The potential advantage of these off the shelf branched devices is easy availability and shorter procedure times as the back table modification is no longer required. Additionally, it allows treating a longer aneurysmal aortic segment with preservation of key visceral and renal branches. However, since these devices result in increased aortic coverage there is a theoretical increase in the risk of spinal cord ischemia (21).
Similarly, endografts with iliac branches help in maintaining flow within the hypogastric arteries, precluding the need for embolization prior to stent placement or utilization of the snorkel technique (Figure 5). Furthermore, branched iliac devices allow for a better distal seal in the setting diseased common iliac arteries. Several companies have developed branched devices that allow stent graft deployment into both branches of the common iliac artery. Currently the Gore® Excluder® Iliac Branch Endoprosthesis (Figure 6) is approved for use in the United States. COOK® Zenith® Branch Endovascular Graft—Iliac Bifurcation, is approved for use in Europe but is still under investigation in the United States.
The benefit of the off the shelf iliac branched devices is it mitigates the risks associated with hypogastric embolization and gutter leaks associated with snorkel. However, since it represents another modular component there is theoretically an additional site for a type Ib or III endoleak.
Early data regarding the branched iliac devices has been promising. The US GORE Pivotal trial showed >95% patency, 100% freedom from type I and III endoleaks, and a 3% reintervention rate at 6 months. No growth of the common iliac artery aneurysm, aneurysm related death, or aneurysm rupture was demonstrated (22). Similar results were obtained in the Global Registry for Endovascular Aortic Treatment (GREAT) (23). In a single-center prospective investigational device exemption study of 130 patients, The Zenith branched device demonstrated a 94% rate of technical success and a branch patency of 94.6% at 30 days and 81.8% at 5 years. The same study quoted a freedom from device related endoleak of 96% at 5 years and a 9% reintervention rate. The study noted 67% iliac sac regression with no cases of sac growth (24). Short term data are reassuring and have allowed the availability of yet another tool within the armamentarium of the treating physician.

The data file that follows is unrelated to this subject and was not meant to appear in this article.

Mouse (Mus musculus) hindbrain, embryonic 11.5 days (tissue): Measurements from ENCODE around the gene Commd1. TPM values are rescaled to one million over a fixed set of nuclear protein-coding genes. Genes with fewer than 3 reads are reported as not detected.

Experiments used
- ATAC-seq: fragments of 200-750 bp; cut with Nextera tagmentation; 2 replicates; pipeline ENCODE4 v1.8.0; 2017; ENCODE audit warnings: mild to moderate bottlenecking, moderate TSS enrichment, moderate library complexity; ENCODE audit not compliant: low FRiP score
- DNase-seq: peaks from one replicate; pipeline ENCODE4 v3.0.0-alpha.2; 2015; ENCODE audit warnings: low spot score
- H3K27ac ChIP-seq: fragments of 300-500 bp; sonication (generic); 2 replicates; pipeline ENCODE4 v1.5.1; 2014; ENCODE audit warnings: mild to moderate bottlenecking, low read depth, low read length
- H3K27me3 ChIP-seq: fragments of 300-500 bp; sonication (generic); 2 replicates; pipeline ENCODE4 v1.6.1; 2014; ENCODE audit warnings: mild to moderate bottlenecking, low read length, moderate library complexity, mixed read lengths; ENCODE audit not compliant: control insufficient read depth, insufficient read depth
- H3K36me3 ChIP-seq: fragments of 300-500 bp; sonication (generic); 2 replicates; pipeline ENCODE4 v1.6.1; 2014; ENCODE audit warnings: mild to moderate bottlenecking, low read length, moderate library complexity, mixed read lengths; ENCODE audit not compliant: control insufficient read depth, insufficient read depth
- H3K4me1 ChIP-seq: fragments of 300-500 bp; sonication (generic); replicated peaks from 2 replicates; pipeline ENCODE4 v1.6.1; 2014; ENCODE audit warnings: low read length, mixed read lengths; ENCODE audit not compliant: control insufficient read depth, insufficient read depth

Endovascular aneurysm sealing (EVAS)
In addition to previously described EVAR techniques, the Nellix® EVAS (Endologix, Irvine, CA, USA) system uses two balloon-expandable stainless steel stents surrounded by a non-porous polyfluoroethylene (PTFE) endobag designed to fill the aortic aneurysm sac to exclude the aneurysm. A polyethylene glycol (PEG)-based biocompatible and BioStable solution fills the endobag to seal the aortic aneurysm, with curing times less than 10 minutes. The multicenter Nellix FORWARD-IDE Study which included 150 patients revealed a 100% technical success rate, a 2.7% 30-day major adverse event rate, a 1-year 94% treatment success rate at 1 year, and a 1-year 3.1% endoleak rate (25).
Furthermore, in cases where proximal landing zones are inadequate, EVAS can be combined with chimney stents, the so-called chEVAS procedure. Youssef et al. presented 15 patients with failed EVAR who underwent EVAS for progressive aortic aneurysm sac growth due to endoleak. Ten of these 15 patients underwent chEVAS due to inadequate landing zones. The procedure was technically successful in 100% of the cases. No reinterventions, aneurysm-related mortalities, graft thrombosis, endoleaks, or chimney graft occlusions were observed during a median follow-up of 8 months (26).
The treatment of aortic aneurysms continues to evolve, further expanding the population of patients that can be treated with an endovascular approach. As the technology grows so do the number of challenging aortic anatomies that endovascular specialists take on, further pushing the envelope in the arena of aortic repair.
Thank you to Drs. Wesley Lew and Kevin Patel for providing back table pictures of a modified branched device for Figure 4.
Conflicts of Interest: The authors have no conflicts of interest to declare.